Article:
web analytics
September 1, 2015 / 17 Elul, 5775
At a Glance
Judaism
Sponsored Post


Dust Off Your Windows

Let’s make a concerted effort to wipe the dense dust off the windows of Purim and Pesach so that we can behold what Hashem wants us to see beyond the celebrations of these joyous holidays.

Rebbetzin Esther Jungreis

Rebbetzin Esther Jungreis

Purim has passed and Pesach is just about here. Which leads me to the subject of windows.

Windows allow us to see beyond the confines of our homes – but often our windows get dusty, and sometimes the dust is so thick it prevents us from seeing. Even as the dust continues to accumulate we fail to notice it. Perhaps worst of all, some of us become so accustomed to not seeing that we no longer feel a need to dust off the window and look out. We assure ourselves there is nothing much to see and everything is just fine.

At this point at least a few of you may be wondering what on earth I’m talking about. What windows? What dust?

The answer is simple. Jewish windows. Jewish dust.

Let’s make a concerted effort to wipe the dense dust off the windows of Purim and Pesach so that we can behold what Hashem wants us to see beyond the celebrations of these joyous holidays.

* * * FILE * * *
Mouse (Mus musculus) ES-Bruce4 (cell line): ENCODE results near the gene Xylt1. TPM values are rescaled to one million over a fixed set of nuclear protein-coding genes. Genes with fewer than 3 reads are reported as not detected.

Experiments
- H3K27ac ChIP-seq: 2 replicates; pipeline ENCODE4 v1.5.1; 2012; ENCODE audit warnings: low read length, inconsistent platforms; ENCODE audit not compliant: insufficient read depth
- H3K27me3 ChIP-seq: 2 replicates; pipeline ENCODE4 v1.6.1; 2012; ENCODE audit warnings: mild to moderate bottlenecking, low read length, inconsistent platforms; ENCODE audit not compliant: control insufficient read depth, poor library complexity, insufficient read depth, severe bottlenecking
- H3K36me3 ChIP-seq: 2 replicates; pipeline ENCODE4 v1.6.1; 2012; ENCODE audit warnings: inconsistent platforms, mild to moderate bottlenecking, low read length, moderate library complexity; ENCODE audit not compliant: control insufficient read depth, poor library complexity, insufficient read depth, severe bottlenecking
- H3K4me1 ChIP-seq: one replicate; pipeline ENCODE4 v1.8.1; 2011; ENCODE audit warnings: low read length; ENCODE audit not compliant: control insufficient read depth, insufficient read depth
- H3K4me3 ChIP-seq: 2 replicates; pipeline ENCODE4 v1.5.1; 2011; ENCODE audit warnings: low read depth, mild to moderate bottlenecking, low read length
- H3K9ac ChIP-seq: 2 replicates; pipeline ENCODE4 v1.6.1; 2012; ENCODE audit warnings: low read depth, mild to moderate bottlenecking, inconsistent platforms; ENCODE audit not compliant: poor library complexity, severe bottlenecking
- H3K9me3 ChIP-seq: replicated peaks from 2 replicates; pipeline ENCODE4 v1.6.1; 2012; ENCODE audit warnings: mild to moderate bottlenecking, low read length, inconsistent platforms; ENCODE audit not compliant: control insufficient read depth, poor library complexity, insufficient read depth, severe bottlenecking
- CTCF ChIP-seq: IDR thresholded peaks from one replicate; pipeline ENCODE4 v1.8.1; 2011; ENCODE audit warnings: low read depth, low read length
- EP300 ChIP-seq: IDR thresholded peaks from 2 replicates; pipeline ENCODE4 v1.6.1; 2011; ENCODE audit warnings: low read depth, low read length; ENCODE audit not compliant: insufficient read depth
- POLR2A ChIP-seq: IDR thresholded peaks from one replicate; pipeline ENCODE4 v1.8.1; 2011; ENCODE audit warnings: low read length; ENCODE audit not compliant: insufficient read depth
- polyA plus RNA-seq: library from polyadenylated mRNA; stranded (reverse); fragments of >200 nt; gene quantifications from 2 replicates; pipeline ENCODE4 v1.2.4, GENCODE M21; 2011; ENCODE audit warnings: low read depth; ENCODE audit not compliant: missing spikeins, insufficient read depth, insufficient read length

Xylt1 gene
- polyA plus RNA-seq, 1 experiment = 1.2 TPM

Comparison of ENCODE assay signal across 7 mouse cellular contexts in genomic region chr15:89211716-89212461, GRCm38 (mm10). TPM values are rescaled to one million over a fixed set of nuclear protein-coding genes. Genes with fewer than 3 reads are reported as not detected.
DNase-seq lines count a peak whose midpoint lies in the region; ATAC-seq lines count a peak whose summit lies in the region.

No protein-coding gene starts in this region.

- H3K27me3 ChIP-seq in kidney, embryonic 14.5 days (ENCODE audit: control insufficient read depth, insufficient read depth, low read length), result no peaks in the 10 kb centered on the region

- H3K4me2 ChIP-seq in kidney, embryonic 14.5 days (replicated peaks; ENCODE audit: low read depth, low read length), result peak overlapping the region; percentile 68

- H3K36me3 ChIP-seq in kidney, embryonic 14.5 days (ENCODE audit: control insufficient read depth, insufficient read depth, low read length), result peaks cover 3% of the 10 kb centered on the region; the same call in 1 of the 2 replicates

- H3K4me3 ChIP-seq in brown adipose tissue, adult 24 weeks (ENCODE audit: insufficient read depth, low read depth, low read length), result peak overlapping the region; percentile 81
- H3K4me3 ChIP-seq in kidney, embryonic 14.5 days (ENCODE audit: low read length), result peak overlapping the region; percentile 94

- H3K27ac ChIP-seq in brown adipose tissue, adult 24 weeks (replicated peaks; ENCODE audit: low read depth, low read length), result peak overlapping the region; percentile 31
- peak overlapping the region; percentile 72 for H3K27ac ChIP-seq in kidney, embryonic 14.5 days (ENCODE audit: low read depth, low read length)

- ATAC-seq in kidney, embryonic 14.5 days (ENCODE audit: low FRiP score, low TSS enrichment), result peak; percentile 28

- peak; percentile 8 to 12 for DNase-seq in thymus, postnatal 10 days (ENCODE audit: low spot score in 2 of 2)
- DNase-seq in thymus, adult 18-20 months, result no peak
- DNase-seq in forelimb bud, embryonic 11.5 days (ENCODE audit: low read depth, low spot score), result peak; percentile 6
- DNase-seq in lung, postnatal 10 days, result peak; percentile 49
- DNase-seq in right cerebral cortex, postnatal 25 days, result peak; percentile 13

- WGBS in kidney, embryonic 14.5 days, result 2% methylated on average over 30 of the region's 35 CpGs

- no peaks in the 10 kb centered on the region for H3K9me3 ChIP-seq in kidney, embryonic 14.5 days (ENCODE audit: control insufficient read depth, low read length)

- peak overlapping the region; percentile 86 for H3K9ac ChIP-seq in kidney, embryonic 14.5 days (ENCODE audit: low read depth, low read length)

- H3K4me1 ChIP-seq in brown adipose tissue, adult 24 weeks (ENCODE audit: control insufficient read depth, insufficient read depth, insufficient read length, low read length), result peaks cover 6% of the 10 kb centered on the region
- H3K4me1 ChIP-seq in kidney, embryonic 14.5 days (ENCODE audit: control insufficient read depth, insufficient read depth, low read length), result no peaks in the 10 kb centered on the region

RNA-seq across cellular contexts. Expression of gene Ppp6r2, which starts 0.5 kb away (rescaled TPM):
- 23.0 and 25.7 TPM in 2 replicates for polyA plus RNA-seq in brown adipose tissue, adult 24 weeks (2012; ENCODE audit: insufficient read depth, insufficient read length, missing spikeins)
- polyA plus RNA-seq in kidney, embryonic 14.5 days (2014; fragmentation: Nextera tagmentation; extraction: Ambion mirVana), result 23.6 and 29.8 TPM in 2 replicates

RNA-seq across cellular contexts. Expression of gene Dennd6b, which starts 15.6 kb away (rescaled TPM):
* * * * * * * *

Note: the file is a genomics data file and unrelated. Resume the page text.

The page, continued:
On Purim we became merry and even tipsy. We had amazing feasts. We masqueraded and had fabulous fun. But what is behind it all? What are we to learn from the Purim story? The lesson is so critical that every year we are alerted to its urgency.

The Shabbos that precedes Purim is Shabbos Zachor – the Shabbos of Remembrance, on which we must hear the passage of the Torah that commands us to “Remember what Amalek did to you.”

Most of our people have never heard of Shabbos Zachor. But do even those of us who were in shul listening to that Torah reading really understand? Do we remember what Amalek means and what he did to us? Many of us alive today personally met Amalek. We saw him in action. But still I ask, do we remember?

Amalek was the founding father of all the Hitlers who have pounced on us throughout the centuries with only one goal – that of removing us from the face of the earth.

Hitler was one of Amalek’s most loyal sons. He knew the exact number of the Jewish population in every city, village and hamlet. I spoke in Hungary not too long ago. I wanted to visit the gravesite of my forbear the saintly sage HaRav HaGaon Shmuel HaLevi Jungreis, may his memory be a blessing. He was the rabbi of a little village most Hungarians never heard of, yet Hitler found it and in his madness sent troops to capture all the Jews who lived there. And should even one Jewish child have escaped into the forest, Hitler was prepared to send an entire platoon to get that little boy or girl.